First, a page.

Words on the Street highlights the best writing on the built environment we’ve encountered recently at New Urbs. Post tips at @NewUrbs .
The advent of big data, in the form of massive databases augmented with crowd-sourced information, adds a new dimension to our ability to track and measure local economies. One of the most exciting sources is Yelp, which tracks and publishes user reviews of millions of businesses. Yelp has just introduced its new “local economic outlook ” which rates cities and neighborhoods based on their “economic opportunity.” The rankings are based on Yelp’s extensive data, and are summarized in the form of national rankings of cities (and a parallel rankings of the top 50 neighborhoods). [Read more… ]
—Joe Cortright, City Observatorychange_me
Those in the land-use planning and development business know the stories of urban renewal damage, the failure of modern urban projects like Pruitt-Igoe, and the consequences of suburban sprawl. Most are are familiar with Jane Jacobs’s The Death and Life of Great American Cities and Christopher Alexander’s A Pattern Language, both of which have been influential in urban planning, architecture, and other fields.
But something was going on at a deeper level that underlay the dysfunction Jacobs and Alexander fought from the 1960s onward. Cities Alive by Michael Mehaffy examines Jacobs and Alexander together to get at the root philosophical problems that created erroneous thinking in city building in the 20th Century, continuing to the present day. [Read more… ]
—Robert Steuteville, CNU Public Square
A couple of months ago, silver bikes with bright orange wheel rims began appearing around Washington, D.C. One here and one there, like someone had left their new toy unattended while they ran inside to grab a cup of coffee. These are Mobikes, one of four companies (two of which are Chinese) that are pushing the dockless bikesharing phenomenon in the nation’s capital. Unlike the traditional systems that require users to pick up a bike at a fixed station and drop it off at another station at their destination, dockless bikes have a rear-wheel horseshoe locking system allows riders to park the bikes anywhere they want, essentially a car2go for bikes. The GPS-enabled bikes are usually unlocked with two taps on a smart phone app. [Read more… ]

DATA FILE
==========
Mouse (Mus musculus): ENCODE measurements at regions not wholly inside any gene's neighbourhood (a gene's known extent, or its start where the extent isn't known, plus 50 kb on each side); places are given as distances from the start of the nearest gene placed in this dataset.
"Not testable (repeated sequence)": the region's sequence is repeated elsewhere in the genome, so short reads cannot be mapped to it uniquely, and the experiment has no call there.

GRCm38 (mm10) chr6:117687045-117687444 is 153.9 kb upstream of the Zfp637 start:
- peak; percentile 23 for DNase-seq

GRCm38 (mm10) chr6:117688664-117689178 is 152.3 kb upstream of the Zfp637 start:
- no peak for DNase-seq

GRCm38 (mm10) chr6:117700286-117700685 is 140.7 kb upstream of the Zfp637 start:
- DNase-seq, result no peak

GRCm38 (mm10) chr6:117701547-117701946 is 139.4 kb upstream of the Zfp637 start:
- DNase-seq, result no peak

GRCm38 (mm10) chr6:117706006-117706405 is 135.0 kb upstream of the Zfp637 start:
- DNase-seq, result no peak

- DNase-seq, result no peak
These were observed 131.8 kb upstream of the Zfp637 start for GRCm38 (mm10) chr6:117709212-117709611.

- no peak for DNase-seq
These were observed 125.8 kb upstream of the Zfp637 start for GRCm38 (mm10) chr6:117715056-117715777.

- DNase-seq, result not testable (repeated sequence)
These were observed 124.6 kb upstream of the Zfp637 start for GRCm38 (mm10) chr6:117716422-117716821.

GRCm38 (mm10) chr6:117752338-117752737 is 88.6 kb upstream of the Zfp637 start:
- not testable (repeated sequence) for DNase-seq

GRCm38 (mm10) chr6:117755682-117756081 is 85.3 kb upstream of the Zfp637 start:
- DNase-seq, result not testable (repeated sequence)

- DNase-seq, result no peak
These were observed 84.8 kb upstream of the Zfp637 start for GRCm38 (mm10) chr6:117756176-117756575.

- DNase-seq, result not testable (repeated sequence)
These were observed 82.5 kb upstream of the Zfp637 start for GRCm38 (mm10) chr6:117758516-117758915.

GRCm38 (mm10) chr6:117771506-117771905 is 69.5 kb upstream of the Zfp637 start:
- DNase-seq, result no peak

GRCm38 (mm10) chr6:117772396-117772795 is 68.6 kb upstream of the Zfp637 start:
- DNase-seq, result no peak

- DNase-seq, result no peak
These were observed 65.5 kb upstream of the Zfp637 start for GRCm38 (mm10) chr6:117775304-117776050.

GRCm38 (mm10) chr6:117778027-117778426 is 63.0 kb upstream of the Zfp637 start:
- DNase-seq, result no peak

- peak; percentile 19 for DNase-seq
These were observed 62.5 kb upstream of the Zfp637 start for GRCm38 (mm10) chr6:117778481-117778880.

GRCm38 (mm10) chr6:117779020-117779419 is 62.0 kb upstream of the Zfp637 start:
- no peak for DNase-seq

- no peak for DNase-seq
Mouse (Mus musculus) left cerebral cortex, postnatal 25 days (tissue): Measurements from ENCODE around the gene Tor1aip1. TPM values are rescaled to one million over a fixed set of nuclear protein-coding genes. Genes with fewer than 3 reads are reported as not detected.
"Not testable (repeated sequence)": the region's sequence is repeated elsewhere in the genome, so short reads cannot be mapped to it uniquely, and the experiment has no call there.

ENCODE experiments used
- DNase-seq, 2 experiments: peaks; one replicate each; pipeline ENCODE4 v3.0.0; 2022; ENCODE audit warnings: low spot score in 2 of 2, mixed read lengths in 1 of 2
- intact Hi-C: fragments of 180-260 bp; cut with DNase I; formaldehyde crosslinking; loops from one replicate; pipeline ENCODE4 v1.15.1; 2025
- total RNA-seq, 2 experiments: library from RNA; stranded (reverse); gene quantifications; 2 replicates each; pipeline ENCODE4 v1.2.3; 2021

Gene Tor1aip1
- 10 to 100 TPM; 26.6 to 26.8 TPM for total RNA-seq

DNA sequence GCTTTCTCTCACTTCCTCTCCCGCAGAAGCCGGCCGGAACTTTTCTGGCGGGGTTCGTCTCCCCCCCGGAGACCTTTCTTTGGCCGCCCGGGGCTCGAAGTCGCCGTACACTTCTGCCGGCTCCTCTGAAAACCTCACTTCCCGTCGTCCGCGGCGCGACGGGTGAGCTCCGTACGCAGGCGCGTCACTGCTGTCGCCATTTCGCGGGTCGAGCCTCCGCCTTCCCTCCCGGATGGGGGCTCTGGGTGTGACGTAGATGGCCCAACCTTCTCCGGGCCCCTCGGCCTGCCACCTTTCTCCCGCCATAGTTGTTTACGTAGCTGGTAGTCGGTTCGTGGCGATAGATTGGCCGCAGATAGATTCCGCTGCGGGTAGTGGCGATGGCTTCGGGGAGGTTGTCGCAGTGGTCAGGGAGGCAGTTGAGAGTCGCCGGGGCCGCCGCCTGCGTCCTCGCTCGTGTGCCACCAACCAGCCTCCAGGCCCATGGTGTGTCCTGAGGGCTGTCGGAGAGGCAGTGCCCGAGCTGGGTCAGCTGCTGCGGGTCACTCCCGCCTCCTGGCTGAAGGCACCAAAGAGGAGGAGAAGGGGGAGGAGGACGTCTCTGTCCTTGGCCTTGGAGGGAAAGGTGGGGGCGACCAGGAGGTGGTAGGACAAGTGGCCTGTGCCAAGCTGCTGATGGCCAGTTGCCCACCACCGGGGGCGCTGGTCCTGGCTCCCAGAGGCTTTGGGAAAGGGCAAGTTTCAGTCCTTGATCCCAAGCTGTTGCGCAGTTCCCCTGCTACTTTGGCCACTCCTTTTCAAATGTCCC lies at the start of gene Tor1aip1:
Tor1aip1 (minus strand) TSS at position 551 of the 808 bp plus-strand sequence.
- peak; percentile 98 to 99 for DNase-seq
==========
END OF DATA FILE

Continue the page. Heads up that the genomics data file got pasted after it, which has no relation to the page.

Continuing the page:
—T.R. Goldman, Politico Magazine
Here are some things you should know about the smart city Bill Gates is building in Phoenix. It’s not a city, nor is it “smart,” nor does the Microsoft founder appear to be involved in any meaningful way. And when outlets like CNBC say it’s in Phoenix, well … the plot of land in question is some 40 miles west of Phoenix, on the western edge of the metropolis’s westernmost suburb…. What’s happening in Buckeye looks much more like the foolish past of the American city than its future. The state of Arizona is working on a long-deferred dream to build a new highway, Interstate 11, to connect Phoenix to Las Vegas. It would run right through this arid valley, putting those parcels along a big transportation corridor. The project was singled out as a “boondoggle” by public interest groups, who noted that ridership predictions for highways are routinely inflated. [Read more… ]
—Henry Grabar, Slate
Vital Little Plans collects for the first time Jacobs’s interviews, speeches, talks and short pieces of journalism – and there is much in this lucid and persuasive anthology that resonates today. In her essay “Downtown Is for People”, from 1958, she criticises the lack of variety in cities: “Notice that when a new building goes up, the kind of ground-floor tenants it gets are usually the chain store and the chain restaurant.” Later, bemoaning the primacy of buildings over people, she writes: “The logic of the projects is the logic of egocentric children, playing with pretty blocks and shouting ‘See what I made!’” This could well apply to London’s current skyline, with its Walkie Talkie building, Cheesegrater and Gherkin – a VIP cocktail party guarded by corporate bouncers. [Read more… ]
—Chris Hall, The Guardian